A Comparison of Prospective Motion Correction with 19F NMR Field Probes and an Optical Camera
Martin Eschelbach1, Ali Aghaeifar1, Jonas Bause1, Jonas Handwerker2, Jens Anders2, Axel Thielscher1,3, and Klaus Scheffler1,4

1High Field Magnetic Resonance Center, Max Planck Institute for Biological Cybernetics, Tuebingen, Germany, 2Institute for Microelectronics, University of Ulm, Ulm, Germany, 3Danish Research Centre for Magnetic Resonance, Copenhagen University Hospital Hvidovre, Copenhagen, Denmark, 4Department of Biomedical Magnetic Resonance, University Clinic Tuebingen, Tuebingen, Germany


This work shows a comparison of prospective motion correction using NMR field probes and an optical tracking system in a phantom with induced motion as well as in an initial in vivo experiment. Tracking results for both systems were recorded concurrently to compare the motion estimates. The prospectively corrected images of a moving phantom and a moving human subject show a comparable correction ability for both systems. However, the lower precision of the field probe based system might prevent an application in highest-resolution imaging.


Motion artefacts are a major problem for functional and anatomical MRI. Many different methods have been proposed to overcome this obstacle1. The state of the art in head motion correction is prospective motion correction using a tracking modality of choice while updating slice positions and orientations in real-time during the acquisition. Optical tracking devices have a lot of advantages such as high accuracy and being almost independent from imaging sequences. However, they require direct line of sight to an optical target and are still expensive. A lower cost alternative with no line of sight necessary are NMR field probes2, although in most cases they require either special imaging sequence types or changes to the sequence in order to track their location3.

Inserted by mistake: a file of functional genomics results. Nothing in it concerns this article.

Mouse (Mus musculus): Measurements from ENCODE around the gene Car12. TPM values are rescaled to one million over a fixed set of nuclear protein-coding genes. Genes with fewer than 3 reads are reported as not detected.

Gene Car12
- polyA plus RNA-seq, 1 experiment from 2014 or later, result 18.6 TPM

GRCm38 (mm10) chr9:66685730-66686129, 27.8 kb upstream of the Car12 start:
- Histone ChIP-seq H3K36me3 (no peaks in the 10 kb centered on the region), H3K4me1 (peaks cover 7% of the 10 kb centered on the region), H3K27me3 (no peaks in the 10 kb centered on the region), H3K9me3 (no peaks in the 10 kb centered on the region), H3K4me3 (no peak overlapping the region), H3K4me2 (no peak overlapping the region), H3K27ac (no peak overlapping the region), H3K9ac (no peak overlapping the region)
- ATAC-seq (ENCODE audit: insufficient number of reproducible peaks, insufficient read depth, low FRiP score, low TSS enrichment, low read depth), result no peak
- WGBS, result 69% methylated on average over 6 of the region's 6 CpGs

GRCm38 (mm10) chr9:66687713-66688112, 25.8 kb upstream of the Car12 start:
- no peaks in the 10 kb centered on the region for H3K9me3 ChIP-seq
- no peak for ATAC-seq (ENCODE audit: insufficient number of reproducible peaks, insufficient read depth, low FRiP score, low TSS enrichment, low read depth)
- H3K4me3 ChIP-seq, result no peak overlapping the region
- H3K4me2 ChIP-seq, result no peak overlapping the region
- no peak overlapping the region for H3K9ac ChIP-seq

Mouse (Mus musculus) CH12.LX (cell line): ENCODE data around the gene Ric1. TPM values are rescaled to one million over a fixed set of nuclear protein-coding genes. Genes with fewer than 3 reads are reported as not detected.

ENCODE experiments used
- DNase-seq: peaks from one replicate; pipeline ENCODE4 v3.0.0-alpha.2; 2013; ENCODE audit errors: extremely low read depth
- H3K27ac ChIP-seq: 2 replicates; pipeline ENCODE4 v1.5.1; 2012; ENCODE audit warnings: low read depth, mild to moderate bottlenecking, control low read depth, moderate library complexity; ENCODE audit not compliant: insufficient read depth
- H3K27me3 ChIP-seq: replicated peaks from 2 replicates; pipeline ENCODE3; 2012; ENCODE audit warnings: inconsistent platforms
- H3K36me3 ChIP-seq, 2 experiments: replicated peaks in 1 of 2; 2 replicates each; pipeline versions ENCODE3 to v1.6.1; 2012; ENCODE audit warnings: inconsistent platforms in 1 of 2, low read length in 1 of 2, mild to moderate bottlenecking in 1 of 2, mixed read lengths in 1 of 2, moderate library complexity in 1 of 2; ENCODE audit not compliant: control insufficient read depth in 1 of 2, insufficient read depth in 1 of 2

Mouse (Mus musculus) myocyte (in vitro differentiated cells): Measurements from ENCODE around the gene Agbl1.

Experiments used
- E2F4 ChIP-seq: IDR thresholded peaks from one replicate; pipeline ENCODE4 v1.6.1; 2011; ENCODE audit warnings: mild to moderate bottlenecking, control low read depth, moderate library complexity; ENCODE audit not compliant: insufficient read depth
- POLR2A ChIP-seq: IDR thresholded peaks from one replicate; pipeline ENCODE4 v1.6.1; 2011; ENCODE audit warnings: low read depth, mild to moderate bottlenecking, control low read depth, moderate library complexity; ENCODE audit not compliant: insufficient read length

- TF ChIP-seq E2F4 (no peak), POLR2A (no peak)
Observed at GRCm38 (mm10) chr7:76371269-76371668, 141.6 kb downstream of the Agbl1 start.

This work compares the prospective motion correction capabilities of an optical MPT (Moiré-Phase-Tracking) camera-marker system4 and 19F NMR field probes in a moving phantom and in an initial in vivo experiment.


The field probe motion tracking setup consists of 4 NMR magnetometers using Hexafluorobenzene (C6F6) as an active sample. The setup is a custom built standalone system with dedicated hardware to communicate with the probes and the scanner5. A more detailed description of the setup can be found in 6.

The optical tracking system is commercially available (Kineticor Inc, HI, USA) and uses an MPT marker for motion tracking. Both systems use an external PC which sends the calculated motion parameters to the scanner via UDP. There, it is handled by a custom built library in order to update slice positions. The MR scanner used in this experiment was a 9.4 T human scanner (Siemens, Erlangen, Germany).

For the phantom measurements the MPT marker and four field probes were fixed to a structure phantom. Three images without motion and three with induced motion were acquired subsequently (GRE 128x128, resolution 1.6 mm ³, TR 100 ms, TE 7.7 ms). The first one without correction, then, two images with prospective correction enabled using field probes and optical tracking respectively.

For in vivo testing, all measurement steps were repeated in a healthy volunteer (GRE 144x144, resolution 1.6 mm ³, TR 100 ms, TE 7.7 ms). Therefore, the MPT marker was attached to a subject specific bite-bar in order to have line of sight to the camera despite a shielded coil. The field probes were attached to the nose bridge and the temples of the subject to minimize the effect of skin movements on the motion measurement.


The difference images (Fig. 1) show that both correction methods introduce close to no artefacts into the image when the prospective correction is enabled but there is no induced motion.